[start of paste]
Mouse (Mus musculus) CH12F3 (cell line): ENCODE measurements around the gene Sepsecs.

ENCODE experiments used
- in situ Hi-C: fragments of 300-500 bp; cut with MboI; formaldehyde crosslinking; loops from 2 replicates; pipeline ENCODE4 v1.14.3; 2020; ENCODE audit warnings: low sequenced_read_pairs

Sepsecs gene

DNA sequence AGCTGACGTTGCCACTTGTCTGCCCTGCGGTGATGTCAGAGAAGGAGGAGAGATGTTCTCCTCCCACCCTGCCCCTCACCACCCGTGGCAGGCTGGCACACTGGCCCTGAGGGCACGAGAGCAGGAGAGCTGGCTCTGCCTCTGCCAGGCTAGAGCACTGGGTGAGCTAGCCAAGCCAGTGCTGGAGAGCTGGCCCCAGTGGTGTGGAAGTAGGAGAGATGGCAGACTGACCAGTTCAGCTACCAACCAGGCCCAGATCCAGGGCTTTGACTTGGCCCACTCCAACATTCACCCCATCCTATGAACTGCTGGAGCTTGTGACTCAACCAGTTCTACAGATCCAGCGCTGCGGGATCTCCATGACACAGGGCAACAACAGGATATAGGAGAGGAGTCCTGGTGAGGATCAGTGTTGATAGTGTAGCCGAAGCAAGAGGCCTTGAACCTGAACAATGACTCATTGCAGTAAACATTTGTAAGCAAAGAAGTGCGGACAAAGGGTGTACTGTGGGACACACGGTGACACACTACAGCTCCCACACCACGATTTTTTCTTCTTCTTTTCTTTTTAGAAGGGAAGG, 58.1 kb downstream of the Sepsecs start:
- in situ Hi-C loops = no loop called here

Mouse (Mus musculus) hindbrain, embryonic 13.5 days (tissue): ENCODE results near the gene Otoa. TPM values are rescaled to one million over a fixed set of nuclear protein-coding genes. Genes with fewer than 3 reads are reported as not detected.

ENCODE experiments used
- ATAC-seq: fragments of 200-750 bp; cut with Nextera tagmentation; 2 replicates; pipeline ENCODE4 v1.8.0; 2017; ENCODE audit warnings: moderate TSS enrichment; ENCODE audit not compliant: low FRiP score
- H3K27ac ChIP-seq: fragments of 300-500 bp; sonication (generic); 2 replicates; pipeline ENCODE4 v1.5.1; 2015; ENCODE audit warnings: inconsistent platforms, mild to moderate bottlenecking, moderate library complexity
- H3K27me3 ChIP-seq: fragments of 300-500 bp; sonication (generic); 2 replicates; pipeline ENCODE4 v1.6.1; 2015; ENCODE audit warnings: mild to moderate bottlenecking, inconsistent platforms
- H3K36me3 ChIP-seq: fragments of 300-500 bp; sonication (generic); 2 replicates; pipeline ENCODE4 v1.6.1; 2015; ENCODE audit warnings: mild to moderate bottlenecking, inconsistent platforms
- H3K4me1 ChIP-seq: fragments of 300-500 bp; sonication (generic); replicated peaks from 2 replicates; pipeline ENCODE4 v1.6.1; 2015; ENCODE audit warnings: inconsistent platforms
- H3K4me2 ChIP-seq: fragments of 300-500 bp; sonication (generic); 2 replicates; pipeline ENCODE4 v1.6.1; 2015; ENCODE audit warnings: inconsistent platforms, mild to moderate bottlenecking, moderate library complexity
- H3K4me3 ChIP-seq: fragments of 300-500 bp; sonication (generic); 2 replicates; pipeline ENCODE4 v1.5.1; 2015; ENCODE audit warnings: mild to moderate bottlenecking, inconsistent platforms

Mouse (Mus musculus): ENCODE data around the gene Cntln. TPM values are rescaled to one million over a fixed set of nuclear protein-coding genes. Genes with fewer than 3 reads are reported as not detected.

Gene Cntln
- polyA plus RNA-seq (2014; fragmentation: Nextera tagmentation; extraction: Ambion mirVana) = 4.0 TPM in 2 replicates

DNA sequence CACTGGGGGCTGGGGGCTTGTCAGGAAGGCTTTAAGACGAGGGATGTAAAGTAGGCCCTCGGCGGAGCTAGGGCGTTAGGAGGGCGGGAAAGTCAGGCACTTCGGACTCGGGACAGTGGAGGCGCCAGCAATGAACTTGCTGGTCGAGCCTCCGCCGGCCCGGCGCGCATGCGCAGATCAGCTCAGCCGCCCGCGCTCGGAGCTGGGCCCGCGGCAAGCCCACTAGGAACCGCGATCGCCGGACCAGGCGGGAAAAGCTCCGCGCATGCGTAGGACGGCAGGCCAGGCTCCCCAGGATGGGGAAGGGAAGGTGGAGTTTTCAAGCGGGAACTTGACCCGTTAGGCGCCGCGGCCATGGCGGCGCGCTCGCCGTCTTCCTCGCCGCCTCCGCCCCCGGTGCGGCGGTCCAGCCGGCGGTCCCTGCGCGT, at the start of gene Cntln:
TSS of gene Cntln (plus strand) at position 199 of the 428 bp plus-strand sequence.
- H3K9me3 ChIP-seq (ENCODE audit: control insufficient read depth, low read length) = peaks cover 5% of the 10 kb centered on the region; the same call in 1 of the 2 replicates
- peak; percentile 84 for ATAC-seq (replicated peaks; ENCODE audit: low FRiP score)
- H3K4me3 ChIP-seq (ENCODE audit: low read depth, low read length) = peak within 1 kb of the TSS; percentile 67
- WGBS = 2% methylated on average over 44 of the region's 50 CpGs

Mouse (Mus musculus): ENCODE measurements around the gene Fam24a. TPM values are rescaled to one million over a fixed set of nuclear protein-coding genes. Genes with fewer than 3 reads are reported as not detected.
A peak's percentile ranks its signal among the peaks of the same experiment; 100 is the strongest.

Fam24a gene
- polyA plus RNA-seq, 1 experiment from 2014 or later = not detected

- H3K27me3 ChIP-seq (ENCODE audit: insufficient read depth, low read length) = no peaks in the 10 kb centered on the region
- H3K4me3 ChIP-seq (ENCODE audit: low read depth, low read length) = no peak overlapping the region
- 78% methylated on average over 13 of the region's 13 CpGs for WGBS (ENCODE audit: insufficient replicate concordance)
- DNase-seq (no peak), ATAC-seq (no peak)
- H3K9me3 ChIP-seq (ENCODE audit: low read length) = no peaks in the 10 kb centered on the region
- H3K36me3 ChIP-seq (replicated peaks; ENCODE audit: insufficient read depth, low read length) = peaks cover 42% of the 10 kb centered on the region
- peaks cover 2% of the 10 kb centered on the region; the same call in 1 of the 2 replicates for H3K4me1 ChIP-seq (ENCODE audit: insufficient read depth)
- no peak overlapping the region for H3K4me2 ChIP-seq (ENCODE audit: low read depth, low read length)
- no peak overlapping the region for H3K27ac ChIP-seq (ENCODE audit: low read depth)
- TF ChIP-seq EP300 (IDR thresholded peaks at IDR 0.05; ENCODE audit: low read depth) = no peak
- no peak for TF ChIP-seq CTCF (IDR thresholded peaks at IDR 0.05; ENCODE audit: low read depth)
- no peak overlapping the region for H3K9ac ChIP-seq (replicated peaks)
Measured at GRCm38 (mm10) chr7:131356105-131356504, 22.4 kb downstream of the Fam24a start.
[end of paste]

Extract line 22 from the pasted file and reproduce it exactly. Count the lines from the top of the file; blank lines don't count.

- peak; percentile 84 for ATAC-seq (replicated peaks; ENCODE audit: low FRiP score)